CDC has worked on several fronts over the past eight years to strengthen the public health information infrastructure. Building on needs identified in the IOM report "The Future of Public Health", CDC WONDER was developed to organize CDC's wide array of scientific and prevention data and information in a manner accessible to public health practitioners. In addition, an array of automated disease surveillance and large population surveys were developed to facilitate the collection, reporting, and analysis of important population-based health information. Finally, CDC INPHO was developed to provide leadership to state and local public health agencies as they began realizing the vision of the NII.
CDC INPHO is a programmatic effort designed to build an information and communications infrastructure linking the nation's state and local health departments to each other, CDC, other PHS agencies, and the academic community (7). Developed in partnership with state and local public health departments, academic centers, and private foundations, the goal of this project is to meet community needs in disease prevention and health promotion through improvements in communication linkages, more efficient and timely exchange of data, and better and more timely access to public health information. Georgia was the first state to come on line; during the recent flood, the e-mail component of the system played an important role in keeping the state capital informed of developments in flooded counties so that necessary supplies, personnel, and equipment could be directed to areas in need. Eleven other states are now involved in the INPHO project.
CDC WONDER is a menu-driven software program designed to help public health professionals rapidly identify and acquire critical public health information, and to share that information with their public health colleagues (8). CDC WONDER is accessed via a toll-free telephone number using a microcomputer and modem. Without the user's needing to know the location of data or communication pathways, it provides access to: people at CDC (via e-mail and the Resource Index Database); reports prepared by CDC scientists, such as MMWR articles and prevention guidelines; and over 40 scientific datasets on CDC computers, such as national public use datasets on mortality, cancer incidence, hospital discharges, AIDS, behavioral risk factors, and diabetes. The requested data can be summarized and analyzed using tools built into WONDER.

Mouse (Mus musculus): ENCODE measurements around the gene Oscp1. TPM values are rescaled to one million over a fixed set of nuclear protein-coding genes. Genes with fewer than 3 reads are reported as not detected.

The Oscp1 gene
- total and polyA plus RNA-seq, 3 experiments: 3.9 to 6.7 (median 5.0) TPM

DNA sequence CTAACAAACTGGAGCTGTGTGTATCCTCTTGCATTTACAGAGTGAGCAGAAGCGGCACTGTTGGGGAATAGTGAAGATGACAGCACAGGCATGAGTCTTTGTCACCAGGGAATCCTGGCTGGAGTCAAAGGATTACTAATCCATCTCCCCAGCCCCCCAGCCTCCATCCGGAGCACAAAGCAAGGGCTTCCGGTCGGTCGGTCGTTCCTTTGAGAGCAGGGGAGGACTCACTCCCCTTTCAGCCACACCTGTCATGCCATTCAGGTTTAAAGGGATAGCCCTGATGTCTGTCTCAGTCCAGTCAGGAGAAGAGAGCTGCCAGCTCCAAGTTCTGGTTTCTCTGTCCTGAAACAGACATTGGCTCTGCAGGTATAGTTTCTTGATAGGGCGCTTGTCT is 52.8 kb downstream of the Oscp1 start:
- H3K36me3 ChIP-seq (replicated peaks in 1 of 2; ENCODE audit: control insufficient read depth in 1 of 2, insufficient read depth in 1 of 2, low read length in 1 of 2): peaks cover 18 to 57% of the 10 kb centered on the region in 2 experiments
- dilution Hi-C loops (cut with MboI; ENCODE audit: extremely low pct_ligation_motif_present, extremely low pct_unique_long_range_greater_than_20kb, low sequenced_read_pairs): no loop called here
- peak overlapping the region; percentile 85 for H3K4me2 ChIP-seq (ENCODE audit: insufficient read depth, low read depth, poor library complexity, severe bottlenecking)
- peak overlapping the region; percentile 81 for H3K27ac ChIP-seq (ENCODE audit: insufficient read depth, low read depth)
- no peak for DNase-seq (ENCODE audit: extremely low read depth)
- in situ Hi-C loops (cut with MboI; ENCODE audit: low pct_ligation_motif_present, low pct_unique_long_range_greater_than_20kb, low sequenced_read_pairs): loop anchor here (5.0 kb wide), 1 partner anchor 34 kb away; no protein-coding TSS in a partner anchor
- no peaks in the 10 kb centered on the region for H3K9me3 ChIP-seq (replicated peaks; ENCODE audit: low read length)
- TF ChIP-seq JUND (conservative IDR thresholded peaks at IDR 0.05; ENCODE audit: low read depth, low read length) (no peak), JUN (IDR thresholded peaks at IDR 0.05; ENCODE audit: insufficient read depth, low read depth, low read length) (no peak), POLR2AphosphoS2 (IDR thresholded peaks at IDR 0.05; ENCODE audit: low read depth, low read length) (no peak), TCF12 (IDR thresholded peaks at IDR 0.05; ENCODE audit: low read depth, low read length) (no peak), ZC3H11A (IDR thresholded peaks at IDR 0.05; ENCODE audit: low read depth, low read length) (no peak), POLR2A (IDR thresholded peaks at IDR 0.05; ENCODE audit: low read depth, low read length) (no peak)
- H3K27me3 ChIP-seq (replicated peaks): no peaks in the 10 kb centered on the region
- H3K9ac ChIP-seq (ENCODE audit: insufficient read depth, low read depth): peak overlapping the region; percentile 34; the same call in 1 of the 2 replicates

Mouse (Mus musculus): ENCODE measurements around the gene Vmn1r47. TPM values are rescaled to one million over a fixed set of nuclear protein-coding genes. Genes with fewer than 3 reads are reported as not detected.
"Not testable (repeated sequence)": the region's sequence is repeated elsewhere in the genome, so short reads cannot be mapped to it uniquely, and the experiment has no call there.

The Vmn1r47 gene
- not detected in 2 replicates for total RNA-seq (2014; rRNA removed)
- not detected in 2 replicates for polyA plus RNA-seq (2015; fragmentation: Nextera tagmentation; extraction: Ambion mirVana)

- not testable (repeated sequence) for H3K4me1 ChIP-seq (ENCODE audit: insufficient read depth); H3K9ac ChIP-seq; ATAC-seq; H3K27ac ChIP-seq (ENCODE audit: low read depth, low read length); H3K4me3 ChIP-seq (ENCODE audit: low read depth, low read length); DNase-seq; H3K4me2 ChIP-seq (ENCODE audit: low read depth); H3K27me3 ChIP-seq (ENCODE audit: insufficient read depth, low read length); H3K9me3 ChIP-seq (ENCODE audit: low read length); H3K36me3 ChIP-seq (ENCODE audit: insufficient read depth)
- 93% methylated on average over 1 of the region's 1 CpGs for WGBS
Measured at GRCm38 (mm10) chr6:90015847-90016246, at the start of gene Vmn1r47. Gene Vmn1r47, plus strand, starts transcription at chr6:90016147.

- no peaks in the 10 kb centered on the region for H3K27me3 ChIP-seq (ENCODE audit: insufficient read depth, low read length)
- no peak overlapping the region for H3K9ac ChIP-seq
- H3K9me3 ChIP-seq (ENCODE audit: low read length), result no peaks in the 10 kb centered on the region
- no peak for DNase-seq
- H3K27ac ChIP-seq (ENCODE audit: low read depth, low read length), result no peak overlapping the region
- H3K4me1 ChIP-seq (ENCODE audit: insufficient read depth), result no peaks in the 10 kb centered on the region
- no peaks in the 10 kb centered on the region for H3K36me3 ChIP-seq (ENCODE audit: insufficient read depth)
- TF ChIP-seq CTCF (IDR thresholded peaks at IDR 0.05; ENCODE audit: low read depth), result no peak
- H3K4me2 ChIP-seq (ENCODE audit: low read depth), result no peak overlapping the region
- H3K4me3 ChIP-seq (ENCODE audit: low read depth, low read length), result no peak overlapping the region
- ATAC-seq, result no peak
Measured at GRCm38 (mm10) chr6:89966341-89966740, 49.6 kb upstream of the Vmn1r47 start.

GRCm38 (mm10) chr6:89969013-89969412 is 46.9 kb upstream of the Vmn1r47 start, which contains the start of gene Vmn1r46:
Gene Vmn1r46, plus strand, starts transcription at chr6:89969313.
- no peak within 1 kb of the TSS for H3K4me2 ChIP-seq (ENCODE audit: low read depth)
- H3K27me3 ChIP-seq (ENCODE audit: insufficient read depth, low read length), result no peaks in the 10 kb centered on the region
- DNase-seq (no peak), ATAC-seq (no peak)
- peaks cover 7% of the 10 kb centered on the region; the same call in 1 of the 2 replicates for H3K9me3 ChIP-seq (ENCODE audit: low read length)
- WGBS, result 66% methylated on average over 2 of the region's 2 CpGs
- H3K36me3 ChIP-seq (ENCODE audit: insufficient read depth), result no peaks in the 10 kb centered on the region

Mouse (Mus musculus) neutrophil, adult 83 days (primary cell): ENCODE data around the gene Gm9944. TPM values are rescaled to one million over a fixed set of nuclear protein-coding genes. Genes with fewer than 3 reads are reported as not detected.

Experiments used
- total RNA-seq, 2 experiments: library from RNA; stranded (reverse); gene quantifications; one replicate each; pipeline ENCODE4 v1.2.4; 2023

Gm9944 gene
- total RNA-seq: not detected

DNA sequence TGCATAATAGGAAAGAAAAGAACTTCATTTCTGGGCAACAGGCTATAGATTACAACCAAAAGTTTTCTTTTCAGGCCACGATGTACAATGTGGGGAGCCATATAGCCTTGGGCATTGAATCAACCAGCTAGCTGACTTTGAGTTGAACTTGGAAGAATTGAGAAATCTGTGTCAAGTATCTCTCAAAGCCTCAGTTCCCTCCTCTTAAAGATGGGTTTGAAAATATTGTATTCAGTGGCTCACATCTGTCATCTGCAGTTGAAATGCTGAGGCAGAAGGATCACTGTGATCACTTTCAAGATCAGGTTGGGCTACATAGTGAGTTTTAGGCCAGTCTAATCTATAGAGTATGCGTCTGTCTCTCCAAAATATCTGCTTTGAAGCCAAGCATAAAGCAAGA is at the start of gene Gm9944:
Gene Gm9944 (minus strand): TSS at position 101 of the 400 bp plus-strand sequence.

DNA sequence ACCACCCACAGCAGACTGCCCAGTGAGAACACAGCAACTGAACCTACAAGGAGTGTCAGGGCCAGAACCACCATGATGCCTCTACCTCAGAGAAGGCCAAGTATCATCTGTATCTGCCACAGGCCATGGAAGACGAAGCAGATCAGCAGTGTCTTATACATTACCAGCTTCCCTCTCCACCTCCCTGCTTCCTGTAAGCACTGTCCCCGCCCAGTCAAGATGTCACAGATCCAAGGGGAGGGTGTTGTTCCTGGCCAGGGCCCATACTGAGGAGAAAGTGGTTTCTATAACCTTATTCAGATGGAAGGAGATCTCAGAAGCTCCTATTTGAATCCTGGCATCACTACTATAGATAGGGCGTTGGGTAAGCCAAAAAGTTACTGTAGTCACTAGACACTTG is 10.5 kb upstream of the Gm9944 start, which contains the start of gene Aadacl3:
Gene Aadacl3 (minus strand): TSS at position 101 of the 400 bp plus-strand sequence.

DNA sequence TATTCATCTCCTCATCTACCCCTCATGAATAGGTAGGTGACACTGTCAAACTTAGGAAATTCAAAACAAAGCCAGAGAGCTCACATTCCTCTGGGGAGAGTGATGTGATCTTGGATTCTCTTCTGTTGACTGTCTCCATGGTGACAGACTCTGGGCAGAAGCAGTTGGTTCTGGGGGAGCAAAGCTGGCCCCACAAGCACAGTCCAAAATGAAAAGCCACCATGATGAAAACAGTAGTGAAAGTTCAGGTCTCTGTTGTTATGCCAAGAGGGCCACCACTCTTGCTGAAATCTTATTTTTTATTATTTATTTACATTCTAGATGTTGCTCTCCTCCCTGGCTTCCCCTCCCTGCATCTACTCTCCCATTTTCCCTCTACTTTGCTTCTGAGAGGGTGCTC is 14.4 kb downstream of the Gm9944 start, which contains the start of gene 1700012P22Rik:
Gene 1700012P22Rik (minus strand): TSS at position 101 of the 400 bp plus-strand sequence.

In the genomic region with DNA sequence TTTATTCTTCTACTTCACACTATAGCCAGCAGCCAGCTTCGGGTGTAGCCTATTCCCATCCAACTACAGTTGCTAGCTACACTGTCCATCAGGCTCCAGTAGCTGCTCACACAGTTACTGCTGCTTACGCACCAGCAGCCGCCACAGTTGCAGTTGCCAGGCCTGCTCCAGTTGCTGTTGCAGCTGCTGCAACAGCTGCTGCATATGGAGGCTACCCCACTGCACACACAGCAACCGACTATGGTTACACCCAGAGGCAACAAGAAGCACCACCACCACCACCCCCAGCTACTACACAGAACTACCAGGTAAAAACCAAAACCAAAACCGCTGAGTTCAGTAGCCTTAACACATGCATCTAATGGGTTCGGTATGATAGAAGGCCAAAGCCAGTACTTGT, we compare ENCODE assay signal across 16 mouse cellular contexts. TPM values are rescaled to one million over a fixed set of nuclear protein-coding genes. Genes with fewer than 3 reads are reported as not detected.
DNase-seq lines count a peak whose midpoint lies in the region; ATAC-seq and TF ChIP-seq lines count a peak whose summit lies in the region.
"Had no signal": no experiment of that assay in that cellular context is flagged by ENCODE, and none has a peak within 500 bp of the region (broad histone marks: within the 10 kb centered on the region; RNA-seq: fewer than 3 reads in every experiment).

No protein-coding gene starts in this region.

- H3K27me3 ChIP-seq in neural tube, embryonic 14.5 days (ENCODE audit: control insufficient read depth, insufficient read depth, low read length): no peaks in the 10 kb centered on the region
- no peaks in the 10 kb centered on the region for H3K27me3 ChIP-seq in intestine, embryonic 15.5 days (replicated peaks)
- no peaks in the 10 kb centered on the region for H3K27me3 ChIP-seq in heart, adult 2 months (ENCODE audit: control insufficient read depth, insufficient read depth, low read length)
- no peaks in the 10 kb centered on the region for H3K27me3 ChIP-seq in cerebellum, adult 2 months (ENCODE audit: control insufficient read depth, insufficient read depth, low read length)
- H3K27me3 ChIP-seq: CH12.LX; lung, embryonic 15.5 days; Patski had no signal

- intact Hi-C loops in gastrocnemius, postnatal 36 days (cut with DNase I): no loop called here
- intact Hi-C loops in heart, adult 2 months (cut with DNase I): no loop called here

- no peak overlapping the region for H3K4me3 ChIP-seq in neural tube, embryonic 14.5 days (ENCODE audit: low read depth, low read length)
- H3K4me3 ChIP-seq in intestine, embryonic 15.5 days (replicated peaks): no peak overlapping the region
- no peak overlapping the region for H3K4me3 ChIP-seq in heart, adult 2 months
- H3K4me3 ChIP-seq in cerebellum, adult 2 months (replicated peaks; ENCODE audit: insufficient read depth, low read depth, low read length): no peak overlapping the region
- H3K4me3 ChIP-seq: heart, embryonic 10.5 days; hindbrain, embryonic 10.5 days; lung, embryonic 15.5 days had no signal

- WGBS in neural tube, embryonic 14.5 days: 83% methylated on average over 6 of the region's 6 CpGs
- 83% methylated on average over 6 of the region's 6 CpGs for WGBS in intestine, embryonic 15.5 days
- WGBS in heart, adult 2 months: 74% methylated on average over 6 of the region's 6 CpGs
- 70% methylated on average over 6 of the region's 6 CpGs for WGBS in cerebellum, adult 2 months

The National Telecommunications System for Surveillance (NETSS) was developed by CDC and the Council of State and Territorial Epidemiologists to collect, transmit, analyze, and disseminate weekly and annual reports of notifiable diseases. NETSS includes both core surveillance data and some additional disease-specific programmatic data, replacing paper case-report forms. The system is also used to transmit to CDC information on injuries and certain non-notifiable diseases. Surveillance data from this system are made available through CDC WONDER after publication in the MMWR Summary of Notifiable Diseases, United States. Software is provided to state health departments to analyze information and to transfer data electronically in standard format to CDC. Epi Info and Epi Map are microcomputer software packages developed by CDC and the World Health Organization. Epi Info is an epidemiological tool that can be used to build questionnaires, collect and analyze data, and organize results into text, tables, or graphs. A "Statistics for Surveillance" module that includes advanced statistical techniques has recently been produced. Epi Info is used in the NETSS to collect, analyze, and transmit information on notifiable diseases in 40 states. It is in the public domain in the United States and is used in more than 80 countries.